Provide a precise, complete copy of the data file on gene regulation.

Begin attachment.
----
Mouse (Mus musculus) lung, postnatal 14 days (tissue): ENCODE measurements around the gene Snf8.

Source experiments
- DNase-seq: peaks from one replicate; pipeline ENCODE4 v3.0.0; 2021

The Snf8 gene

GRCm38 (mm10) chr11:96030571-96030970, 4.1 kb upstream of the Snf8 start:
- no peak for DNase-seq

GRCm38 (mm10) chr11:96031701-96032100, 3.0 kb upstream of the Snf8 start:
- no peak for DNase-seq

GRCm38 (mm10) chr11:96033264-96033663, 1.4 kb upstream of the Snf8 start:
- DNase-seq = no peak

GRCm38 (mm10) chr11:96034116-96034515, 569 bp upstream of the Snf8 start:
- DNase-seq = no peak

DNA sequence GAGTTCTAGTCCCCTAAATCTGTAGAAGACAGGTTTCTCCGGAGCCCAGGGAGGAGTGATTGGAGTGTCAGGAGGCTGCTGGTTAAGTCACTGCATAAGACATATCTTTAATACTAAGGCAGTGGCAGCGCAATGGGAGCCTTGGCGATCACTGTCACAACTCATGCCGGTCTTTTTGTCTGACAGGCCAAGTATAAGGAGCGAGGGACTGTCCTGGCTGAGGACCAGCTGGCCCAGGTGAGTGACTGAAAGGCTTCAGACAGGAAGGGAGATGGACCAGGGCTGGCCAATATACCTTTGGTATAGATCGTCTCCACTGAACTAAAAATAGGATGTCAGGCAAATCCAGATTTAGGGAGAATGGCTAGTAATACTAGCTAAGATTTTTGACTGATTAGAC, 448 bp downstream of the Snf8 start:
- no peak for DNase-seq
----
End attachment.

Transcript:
Mouse (Mus musculus) lung, postnatal 14 days (tissue): ENCODE measurements around the gene Snf8.

Source experiments
- DNase-seq: peaks from one replicate; pipeline ENCODE4 v3.0.0; 2021

The Snf8 gene

GRCm38 (mm10) chr11:96030571-96030970, 4.1 kb upstream of the Snf8 start:
- no peak for DNase-seq

GRCm38 (mm10) chr11:96031701-96032100, 3.0 kb upstream of the Snf8 start:
- no peak for DNase-seq

GRCm38 (mm10) chr11:96033264-96033663, 1.4 kb upstream of the Snf8 start:
- DNase-seq = no peak

GRCm38 (mm10) chr11:96034116-96034515, 569 bp upstream of the Snf8 start:
- DNase-seq = no peak

DNA sequence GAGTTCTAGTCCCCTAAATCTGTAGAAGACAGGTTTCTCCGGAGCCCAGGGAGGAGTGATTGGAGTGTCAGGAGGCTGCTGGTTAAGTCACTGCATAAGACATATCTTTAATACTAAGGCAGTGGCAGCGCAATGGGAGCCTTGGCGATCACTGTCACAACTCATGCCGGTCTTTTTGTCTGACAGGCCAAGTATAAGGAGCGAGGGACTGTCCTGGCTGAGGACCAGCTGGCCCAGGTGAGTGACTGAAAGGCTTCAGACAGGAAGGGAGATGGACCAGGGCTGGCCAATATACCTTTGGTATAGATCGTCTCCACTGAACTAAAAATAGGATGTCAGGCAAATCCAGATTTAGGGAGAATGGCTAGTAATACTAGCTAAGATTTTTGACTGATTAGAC, 448 bp downstream of the Snf8 start:
- no peak for DNase-seq